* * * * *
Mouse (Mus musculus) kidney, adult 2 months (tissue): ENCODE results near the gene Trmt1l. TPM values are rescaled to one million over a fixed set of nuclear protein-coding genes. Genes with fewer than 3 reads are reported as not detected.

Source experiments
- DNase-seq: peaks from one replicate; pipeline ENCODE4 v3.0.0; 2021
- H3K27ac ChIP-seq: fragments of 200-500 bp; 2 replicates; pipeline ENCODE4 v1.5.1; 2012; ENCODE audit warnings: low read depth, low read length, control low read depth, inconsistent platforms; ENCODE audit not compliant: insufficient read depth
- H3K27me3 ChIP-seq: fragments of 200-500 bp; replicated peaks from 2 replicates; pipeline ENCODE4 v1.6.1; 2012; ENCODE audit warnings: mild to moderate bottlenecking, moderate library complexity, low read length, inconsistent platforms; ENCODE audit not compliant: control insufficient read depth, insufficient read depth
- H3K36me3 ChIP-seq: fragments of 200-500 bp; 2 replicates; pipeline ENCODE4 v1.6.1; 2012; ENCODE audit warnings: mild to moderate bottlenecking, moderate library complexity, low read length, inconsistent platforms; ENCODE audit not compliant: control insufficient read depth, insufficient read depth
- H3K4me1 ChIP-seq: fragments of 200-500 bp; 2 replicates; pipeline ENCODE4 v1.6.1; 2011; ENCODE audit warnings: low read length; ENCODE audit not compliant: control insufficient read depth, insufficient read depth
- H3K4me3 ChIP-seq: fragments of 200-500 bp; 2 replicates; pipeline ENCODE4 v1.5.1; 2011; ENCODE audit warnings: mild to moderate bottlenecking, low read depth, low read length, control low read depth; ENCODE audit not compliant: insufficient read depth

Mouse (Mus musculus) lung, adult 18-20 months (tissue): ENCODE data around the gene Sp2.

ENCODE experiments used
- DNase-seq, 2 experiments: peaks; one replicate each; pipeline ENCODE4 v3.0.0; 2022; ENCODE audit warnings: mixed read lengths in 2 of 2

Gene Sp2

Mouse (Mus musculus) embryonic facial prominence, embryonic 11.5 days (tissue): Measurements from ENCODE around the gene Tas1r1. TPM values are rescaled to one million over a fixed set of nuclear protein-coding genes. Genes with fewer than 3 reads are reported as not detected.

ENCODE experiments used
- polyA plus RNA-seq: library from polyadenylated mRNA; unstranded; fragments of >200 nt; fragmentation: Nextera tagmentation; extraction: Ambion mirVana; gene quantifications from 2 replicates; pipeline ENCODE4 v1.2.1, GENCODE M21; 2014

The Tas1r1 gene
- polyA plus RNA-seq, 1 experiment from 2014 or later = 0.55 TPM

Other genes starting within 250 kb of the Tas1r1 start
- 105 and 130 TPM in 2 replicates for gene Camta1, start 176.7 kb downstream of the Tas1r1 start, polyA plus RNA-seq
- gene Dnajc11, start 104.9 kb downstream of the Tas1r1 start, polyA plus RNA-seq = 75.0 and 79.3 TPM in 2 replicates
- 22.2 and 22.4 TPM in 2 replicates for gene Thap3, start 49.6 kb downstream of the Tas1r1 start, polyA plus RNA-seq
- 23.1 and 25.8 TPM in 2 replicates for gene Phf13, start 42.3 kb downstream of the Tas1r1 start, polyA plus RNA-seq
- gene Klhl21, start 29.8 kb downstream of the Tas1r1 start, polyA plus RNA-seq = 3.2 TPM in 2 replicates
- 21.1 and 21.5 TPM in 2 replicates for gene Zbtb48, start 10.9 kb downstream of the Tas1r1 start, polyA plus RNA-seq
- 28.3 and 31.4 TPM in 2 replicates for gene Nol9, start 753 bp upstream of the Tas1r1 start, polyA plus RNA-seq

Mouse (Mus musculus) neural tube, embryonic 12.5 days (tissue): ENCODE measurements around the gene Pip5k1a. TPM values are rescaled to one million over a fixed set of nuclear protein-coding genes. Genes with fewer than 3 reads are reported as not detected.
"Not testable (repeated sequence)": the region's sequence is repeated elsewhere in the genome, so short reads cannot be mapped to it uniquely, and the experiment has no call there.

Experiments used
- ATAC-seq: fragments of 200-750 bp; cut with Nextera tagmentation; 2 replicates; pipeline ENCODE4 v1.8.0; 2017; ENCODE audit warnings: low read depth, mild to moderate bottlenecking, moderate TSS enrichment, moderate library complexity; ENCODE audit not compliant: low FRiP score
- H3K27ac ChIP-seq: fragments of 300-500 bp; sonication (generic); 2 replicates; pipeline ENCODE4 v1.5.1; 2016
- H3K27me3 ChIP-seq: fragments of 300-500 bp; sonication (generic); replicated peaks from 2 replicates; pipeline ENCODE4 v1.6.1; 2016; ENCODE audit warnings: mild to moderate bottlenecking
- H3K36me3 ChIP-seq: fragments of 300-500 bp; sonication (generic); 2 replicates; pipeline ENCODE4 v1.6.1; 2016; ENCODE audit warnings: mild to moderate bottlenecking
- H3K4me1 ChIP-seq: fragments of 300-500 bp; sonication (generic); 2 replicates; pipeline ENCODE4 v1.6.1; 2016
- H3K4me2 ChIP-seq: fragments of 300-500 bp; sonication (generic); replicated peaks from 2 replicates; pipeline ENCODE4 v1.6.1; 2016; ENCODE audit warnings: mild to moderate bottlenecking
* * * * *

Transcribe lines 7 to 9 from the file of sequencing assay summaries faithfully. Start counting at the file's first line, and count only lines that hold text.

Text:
- H3K4me1 ChIP-seq: fragments of 200-500 bp; 2 replicates; pipeline ENCODE4 v1.6.1; 2011; ENCODE audit warnings: low read length; ENCODE audit not compliant: control insufficient read depth, insufficient read depth
- H3K4me3 ChIP-seq: fragments of 200-500 bp; 2 replicates; pipeline ENCODE4 v1.5.1; 2011; ENCODE audit warnings: mild to moderate bottlenecking, low read depth, low read length, control low read depth; ENCODE audit not compliant: insufficient read depth

Mouse (Mus musculus) lung, adult 18-20 months (tissue): ENCODE data around the gene Sp2.